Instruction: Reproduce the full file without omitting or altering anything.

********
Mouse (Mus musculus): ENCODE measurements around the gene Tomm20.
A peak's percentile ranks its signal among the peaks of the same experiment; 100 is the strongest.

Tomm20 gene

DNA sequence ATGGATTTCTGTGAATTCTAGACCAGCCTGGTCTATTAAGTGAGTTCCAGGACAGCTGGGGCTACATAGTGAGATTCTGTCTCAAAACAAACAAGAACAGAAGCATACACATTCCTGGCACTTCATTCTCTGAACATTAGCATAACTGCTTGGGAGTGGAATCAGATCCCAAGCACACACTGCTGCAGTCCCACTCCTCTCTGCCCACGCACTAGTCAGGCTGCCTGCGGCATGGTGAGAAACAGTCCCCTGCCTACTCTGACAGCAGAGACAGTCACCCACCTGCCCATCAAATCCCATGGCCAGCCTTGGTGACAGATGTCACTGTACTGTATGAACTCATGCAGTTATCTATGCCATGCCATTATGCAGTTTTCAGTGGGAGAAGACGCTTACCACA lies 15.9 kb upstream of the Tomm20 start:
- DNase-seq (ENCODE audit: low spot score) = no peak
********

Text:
Mouse (Mus musculus): ENCODE measurements around the gene Tomm20.
A peak's percentile ranks its signal among the peaks of the same experiment; 100 is the strongest.

Tomm20 gene

DNA sequence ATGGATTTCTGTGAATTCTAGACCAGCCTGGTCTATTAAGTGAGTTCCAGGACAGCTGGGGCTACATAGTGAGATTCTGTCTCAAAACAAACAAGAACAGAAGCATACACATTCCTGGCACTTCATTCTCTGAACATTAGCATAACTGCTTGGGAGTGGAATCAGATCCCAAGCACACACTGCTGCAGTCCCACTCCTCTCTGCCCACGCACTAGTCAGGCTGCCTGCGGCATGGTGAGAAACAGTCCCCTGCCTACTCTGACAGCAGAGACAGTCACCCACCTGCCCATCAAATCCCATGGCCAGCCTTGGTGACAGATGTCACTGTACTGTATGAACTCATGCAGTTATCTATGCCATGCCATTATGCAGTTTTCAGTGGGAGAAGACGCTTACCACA lies 15.9 kb upstream of the Tomm20 start:
- DNase-seq (ENCODE audit: low spot score) = no peak